# How do I get a colour prompt?

Hi,

I am using Fedora 20. I found there is no enough color prompts in the fedora terminal. One example is that when switching to root, the "root@localhost" keeps same color, not like in other distribution turns to other color.

Also, I could not turn on the color syntax in vim, even I typed "syntax on".

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3

Changing the prompt colour based on the UID isn't a bash upstream feature, rather a distro customisation. In Mageia they use a package called colorprompt to achieve that; basically they use this .sh file to do that (go there and click "download" to get it). You can then put it in /etc/profile.d/ and it should work.

Note that I haven't tested it myself.

As for vim, what's the mimetype of the file you're editing?

( 2014-06-13 08:27:51 -0600 )edit

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You can change your prompt. Please google "bash colour prompt PS1". Basically, you have to change your PS1. For example, this is what I use in my ~/.bashrc:

# For 256 colours in xterm
if [ "$TERM" == "xterm" ] || [ "$TERM" == "screen" ] || [ $TERM == "screen-256color" ]; then #TERM=xterm-256color export PROMPT_COMMAND='printf "\033]0;%s@%s:%s\033\\" "${USER}" "${HOSTNAME%%.*}" "${PWD/#$HOME/~}"' # Bash prompt # Colours: # txtblk='\e[0;30m' # Black - Regular # txtred='\e[0;31m' # Red # txtgrn='\e[0;32m' # Green # txtylw='\e[0;33m' # Yellow # txtblu='\e[0;34m' # Blue # txtpur='\e[0;35m' # Purple # txtcyn='\e[0;36m' # Cyan # txtwht='\e[0;37m' # White # bldblk='\e[1;30m' # Black - Bold # bldred='\e[1;31m' # Red # bldgrn='\e[1;32m' # Green # bldylw='\e[1;33m' # Yellow # bldblu='\e[1;34m' # Blue # bldpur='\e[1;35m' # Purple # bldcyn='\e[1;36m' # Cyan # bldwht='\e[1;37m' # White # unkblk='\e[4;30m' # Black - Underline # undred='\e[4;31m' # Red # undgrn='\e[4;32m' # Green # undylw='\e[4;33m' # Yellow # undblu='\e[4;34m' # Blue # undpur='\e[4;35m' # Purple # undcyn='\e[4;36m' # Cyan # undwht='\e[4;37m' # White # bakblk='\e[40m' # Black - Background # bakred='\e[41m' # Red # badgrn='\e[42m' # Green # bakylw='\e[43m' # Yellow # bakblu='\e[44m' # Blue # bakpur='\e[45m' # Purple # bakcyn='\e[46m' # Cyan # bakwht='\e[47m' # White # txtrst='\e[0m' # Text Reset # using tput commands FGBLK=$( tput setaf 0 ) # 000000
FGRED=$( tput setaf 1 ) # ff0000 FGGRN=$( tput setaf 2 ) # 00ff00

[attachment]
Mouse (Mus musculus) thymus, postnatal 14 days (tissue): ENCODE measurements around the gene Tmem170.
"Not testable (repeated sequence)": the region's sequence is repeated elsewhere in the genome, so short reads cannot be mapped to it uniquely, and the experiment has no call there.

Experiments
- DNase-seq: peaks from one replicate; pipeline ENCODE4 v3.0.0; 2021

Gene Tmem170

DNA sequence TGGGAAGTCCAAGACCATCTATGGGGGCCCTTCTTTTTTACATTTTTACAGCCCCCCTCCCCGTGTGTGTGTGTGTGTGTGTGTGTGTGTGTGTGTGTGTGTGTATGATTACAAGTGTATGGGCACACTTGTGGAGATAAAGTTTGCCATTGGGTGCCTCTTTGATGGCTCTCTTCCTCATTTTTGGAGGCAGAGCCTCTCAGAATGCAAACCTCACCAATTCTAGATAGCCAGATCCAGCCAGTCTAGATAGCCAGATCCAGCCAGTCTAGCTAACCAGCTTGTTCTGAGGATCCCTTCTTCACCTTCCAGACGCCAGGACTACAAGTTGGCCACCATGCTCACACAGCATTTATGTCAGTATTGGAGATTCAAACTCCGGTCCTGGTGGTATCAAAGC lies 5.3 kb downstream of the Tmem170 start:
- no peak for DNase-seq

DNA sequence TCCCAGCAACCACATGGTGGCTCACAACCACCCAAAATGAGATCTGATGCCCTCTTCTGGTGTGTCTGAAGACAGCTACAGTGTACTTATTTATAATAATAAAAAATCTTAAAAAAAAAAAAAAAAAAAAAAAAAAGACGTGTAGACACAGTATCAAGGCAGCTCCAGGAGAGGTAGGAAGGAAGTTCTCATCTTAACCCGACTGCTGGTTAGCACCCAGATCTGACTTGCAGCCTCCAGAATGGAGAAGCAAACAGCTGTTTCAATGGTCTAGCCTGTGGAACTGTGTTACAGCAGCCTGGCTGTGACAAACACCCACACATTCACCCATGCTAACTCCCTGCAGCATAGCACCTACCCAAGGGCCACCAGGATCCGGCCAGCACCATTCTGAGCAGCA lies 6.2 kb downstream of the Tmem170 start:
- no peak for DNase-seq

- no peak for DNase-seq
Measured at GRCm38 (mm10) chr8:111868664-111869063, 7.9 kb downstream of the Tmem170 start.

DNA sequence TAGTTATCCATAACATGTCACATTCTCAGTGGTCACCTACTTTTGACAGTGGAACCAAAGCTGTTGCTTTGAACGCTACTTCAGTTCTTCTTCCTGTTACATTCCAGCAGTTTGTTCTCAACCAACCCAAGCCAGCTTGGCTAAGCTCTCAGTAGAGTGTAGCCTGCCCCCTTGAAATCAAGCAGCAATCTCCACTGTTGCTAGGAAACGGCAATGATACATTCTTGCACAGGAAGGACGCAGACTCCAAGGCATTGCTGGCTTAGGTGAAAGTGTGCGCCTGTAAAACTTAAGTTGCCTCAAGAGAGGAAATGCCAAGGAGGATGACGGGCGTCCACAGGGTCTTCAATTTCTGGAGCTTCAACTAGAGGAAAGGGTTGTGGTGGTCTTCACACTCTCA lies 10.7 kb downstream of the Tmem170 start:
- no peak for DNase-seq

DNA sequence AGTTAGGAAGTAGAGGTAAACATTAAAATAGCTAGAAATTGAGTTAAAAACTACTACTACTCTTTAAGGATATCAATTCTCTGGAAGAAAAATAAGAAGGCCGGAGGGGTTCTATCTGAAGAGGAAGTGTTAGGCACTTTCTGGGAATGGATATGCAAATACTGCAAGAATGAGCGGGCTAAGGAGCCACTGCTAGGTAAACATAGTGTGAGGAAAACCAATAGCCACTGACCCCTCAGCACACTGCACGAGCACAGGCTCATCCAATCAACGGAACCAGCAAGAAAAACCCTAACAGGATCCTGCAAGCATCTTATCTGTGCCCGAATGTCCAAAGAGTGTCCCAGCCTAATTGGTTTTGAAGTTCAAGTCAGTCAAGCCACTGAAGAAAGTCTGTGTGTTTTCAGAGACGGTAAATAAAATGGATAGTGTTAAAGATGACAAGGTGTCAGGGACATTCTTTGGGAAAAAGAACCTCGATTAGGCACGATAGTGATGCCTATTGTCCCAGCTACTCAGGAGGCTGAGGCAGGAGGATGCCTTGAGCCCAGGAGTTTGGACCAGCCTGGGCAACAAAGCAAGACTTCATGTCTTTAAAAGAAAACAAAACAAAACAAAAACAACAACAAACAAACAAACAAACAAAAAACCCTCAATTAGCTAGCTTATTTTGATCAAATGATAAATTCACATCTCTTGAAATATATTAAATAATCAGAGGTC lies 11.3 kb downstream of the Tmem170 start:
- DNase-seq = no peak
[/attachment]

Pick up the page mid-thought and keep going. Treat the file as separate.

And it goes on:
FGYLO=$( tput setaf 3 ) # ffff00 FGBLU=$( tput setaf 4 ) # 0000ff
FGMAG=$( tput setaf 5 ) # ff00ff FGCYN=$( tput setaf 6 ) # 00ffff
FGWHT=$( tput setaf 7 ) # ffffff BGBLK=$( tput setab 0 ) # 000000
BGRED=$( tput setab 1 ) # ff0000 BGGRN=$( tput setab 2 ) # 00ff00
BGYLO=$( tput setab 3 ) # ffff00 BGBLU=$( tput setab 4 ) # 0000ff
BGMAG=$( tput setab 5 ) # ff00ff BGCYN=$( tput setab 6 ) # 00ffff
BGWHT=$( tput setab 7 ) # ffffff RESET=$( tput sgr0 )
BOLDM=$( tput bold ) UNDER=$( tput smul )
REVRS=$( tput rev ) export PS1="$FGGRN$[\u@\h $FGBLU$ \W$FGRED$\$(__git_ps1 $$%s$$)$FGGRN$]\$$RESET$" #export PS1='$FGGRN$[\u@\h $FGBLU$\W$FGRED$\$(__git_ps1 $$%s$$)$FGGRN$]\$$RESET$' else export PS1="[\u@\h \W\$(__git_ps1 $$%s$$)]\$" fi  Note that I also use __git_ps1, which adds git information to it. I'm not sure why you haven't gotten colours in vim. Please open a separate question for that issue. The answer will be something different. I'm editing this question to limit it only to colour prompts. Please note that this question isn't really Fedora specific. more Hi I am not the author of this trick, I found it years ago from a post somewhere, by some forgotten genius. I have implemented this as part of my installation ever since. Wouldn’t it be nice to tell if you are executing commands in superuser mode, simply by looking at the command-line. Well, the following does this, by changing the color of the prompt: red for superuser, blue for normal user. Edit /etc/bashrc:$ sudo cp -a /etc/bashrc /etc/bashrc_b4colors Password: {user password}

#

# The new interactive shell prompt: local BLUE="[$(tput setaf 4)]" local RED="[$(tput setaf 1)]" local RESET="[$(tput sgr0)]" # If id -u returns 0, you have superuser privileges. if [ id -u = 0 ] then PS1="$RED[\u@\h \W]\RESET" else PS1="$BLUE[\u@\h \W]\$ $RESET" fi } and modify the following line: [ "$PS1" = "\s-\v\\$" ] && PS1="[\u@\h \W]\$ " to the following, to call the setprompt function: [ "$PS1" = "\s-\v\\$ " ] && setprompt

Save, and Close the file.

Launch another Terminal window. Note that the prompt color is now blue, and changes to red if you enter superuser mode (i.e., issue the su command). Now, it is easy to find the command-line prompt whenever a command’s output causes the terminal window to scroll. Also, it is easier to tell when you are running with superuser privileges (i.e., a security issue).

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